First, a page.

Forty two years next month. December, 1967. My dad had been transferred from his job as a chemist at the Richfield oil refinery in Carson, CA to become the head quality control chemist at the ARCO distribution terminal in Portland Oregon. He had given away his 1952 Lincoln Capri to a family friend - he was halfway through the rebuild when we got the transfer - so he needed a car for his morning commute. The choice? A white '67 Mustang hardtop.
The whole family went to Harlan Griffith Ford in Portland to pick the car up. I always thought that this indicated how big a deal it was to be getting a new car, and it was a big deal. I'd only known the '52 Lincoln and the station wagon we got when my younger brothers were born, a '63 Buick Invicta. A new car was indeed a big deal, and a Mustang made it even better. Looking back on it, there was a more practical reason for us all to go - Dad needed another driver to drop him off at Harlan Griffith, and where mom and dad went, so went the kids.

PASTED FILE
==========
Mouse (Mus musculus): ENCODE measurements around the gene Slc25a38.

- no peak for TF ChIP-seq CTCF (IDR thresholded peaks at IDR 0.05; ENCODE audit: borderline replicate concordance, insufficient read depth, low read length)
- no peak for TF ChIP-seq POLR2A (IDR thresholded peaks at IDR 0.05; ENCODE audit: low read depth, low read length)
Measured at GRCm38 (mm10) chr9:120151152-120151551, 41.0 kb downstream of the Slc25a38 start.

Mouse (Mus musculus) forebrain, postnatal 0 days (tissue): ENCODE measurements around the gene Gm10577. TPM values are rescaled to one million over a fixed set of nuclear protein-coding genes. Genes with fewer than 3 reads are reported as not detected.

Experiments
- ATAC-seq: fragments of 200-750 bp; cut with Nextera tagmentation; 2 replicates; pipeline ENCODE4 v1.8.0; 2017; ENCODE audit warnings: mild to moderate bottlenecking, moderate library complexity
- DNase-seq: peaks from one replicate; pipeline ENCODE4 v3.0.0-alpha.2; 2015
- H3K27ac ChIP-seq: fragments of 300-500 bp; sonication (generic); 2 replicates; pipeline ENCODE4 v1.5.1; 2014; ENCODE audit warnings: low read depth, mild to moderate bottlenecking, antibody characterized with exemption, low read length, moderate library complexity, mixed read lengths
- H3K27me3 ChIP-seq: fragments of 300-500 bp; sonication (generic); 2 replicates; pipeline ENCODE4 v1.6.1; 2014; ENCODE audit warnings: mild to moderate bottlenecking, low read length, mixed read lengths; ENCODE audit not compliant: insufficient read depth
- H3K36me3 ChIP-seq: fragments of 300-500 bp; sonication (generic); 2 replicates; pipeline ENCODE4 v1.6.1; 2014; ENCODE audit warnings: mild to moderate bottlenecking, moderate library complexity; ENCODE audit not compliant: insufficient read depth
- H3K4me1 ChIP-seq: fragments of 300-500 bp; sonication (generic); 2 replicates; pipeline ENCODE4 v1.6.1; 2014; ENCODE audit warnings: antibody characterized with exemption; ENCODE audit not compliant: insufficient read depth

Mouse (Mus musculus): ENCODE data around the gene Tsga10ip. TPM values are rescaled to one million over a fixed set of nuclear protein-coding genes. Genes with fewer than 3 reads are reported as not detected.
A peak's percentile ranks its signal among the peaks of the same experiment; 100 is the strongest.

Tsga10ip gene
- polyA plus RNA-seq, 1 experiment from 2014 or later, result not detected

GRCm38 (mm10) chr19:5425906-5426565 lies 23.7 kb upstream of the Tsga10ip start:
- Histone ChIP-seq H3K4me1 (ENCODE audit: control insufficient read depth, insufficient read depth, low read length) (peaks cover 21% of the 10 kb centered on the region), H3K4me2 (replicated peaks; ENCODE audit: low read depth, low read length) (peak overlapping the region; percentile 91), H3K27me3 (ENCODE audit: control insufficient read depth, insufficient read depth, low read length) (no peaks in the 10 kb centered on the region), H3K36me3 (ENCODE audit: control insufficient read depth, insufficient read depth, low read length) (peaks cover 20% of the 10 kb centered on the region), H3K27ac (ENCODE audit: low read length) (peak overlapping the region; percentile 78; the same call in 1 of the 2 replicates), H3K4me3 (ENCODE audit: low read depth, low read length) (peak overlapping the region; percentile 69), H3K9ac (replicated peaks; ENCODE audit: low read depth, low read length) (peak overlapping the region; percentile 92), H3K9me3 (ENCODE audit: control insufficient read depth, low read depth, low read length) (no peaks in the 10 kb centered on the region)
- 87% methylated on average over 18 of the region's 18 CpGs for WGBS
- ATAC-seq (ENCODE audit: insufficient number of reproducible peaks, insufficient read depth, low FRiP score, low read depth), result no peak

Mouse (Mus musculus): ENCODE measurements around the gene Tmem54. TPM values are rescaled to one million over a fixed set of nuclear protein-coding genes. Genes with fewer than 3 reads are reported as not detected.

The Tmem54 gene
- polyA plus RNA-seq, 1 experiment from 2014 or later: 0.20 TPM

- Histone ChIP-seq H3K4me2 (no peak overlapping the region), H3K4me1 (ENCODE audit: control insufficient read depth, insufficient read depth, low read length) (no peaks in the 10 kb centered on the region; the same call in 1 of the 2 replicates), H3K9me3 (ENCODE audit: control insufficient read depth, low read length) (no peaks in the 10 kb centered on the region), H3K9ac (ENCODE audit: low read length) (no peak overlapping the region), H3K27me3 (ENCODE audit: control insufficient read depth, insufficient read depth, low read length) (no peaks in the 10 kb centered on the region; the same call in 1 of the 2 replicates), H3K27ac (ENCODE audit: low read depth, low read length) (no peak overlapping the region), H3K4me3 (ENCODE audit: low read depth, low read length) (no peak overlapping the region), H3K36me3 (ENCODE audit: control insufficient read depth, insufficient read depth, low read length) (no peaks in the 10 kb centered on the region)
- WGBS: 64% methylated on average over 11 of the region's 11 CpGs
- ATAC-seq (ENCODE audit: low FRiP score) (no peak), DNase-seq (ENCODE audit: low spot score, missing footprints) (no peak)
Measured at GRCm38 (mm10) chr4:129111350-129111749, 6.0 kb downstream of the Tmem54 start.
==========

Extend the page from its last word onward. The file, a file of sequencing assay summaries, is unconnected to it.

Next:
He bought the Mustang off the lot. Oddly optioned car, but it was a white hardtop with an automatic. 289 4V, heavy duty suspension, wire wheel covers. That's a complete option list, except for one thing I almost never see on a base Mustang - a factory in-dash tach. No power options. No power brakes, or steering, no air conditioning (it was Portland after all).
But here's the coolest part of that day: I still remember riding home in the back seat of that Mustang, and waving to my brother in the Buick as dad took the wrong exit off Highway 26. Ten years later, I bought the Mustang for $1000 - about what it was worth then - and twenty five years after that, I started to rebuild it.